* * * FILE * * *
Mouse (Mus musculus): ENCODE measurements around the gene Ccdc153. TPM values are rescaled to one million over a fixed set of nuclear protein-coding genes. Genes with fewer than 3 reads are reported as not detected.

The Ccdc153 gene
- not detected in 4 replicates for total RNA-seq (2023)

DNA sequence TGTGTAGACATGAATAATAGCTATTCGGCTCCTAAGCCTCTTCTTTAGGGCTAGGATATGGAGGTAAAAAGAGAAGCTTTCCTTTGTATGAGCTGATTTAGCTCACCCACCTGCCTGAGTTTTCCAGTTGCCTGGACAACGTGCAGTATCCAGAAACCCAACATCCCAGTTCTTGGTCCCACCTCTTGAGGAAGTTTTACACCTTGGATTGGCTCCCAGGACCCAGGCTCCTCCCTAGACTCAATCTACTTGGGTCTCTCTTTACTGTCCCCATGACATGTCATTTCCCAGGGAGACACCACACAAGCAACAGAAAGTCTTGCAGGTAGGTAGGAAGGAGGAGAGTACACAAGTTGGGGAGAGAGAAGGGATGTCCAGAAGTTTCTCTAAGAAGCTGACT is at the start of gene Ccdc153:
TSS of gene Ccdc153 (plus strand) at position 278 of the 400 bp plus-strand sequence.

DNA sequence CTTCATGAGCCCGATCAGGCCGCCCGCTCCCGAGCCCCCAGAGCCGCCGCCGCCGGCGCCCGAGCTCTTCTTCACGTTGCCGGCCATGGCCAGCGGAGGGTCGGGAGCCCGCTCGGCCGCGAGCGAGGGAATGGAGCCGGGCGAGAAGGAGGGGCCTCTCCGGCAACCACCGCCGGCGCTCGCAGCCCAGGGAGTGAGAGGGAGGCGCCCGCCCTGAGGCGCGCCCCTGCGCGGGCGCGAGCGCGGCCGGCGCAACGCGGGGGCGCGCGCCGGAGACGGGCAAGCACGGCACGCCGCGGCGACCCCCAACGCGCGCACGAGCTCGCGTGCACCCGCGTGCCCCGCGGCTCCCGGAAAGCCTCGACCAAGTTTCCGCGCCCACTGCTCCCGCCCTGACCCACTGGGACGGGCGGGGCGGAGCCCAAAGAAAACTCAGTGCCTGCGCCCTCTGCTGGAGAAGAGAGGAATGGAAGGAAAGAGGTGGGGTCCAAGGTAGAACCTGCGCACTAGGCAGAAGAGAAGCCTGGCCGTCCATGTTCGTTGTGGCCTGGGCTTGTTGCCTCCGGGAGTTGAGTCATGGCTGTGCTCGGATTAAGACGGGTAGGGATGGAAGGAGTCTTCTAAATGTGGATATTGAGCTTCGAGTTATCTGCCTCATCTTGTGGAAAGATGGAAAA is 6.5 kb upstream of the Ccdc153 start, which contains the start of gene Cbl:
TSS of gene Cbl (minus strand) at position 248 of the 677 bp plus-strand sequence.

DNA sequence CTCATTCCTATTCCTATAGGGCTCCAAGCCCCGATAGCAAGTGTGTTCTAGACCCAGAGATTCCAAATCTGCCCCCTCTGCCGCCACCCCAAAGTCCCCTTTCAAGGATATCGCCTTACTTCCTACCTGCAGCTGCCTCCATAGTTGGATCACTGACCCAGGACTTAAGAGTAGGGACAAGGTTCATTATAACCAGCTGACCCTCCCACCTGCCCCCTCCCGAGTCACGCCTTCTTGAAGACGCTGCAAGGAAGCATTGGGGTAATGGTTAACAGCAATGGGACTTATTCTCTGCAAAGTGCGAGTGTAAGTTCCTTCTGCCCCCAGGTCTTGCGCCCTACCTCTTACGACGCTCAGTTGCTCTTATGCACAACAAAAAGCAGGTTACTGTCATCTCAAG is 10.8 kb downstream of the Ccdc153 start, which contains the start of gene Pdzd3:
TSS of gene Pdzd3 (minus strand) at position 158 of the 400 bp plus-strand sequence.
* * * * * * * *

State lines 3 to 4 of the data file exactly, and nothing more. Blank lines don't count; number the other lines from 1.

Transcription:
- not detected in 4 replicates for total RNA-seq (2023)

DNA sequence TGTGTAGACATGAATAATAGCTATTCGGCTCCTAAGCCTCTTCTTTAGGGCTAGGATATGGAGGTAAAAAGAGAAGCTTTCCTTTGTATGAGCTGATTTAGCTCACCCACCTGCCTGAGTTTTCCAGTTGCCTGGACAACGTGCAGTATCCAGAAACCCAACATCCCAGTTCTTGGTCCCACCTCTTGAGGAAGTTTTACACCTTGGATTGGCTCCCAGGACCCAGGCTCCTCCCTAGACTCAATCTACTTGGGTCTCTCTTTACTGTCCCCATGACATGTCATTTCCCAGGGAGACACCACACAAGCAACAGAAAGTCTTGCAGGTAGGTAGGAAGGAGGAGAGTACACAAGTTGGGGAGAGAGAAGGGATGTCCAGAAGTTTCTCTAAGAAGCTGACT is at the start of gene Ccdc153: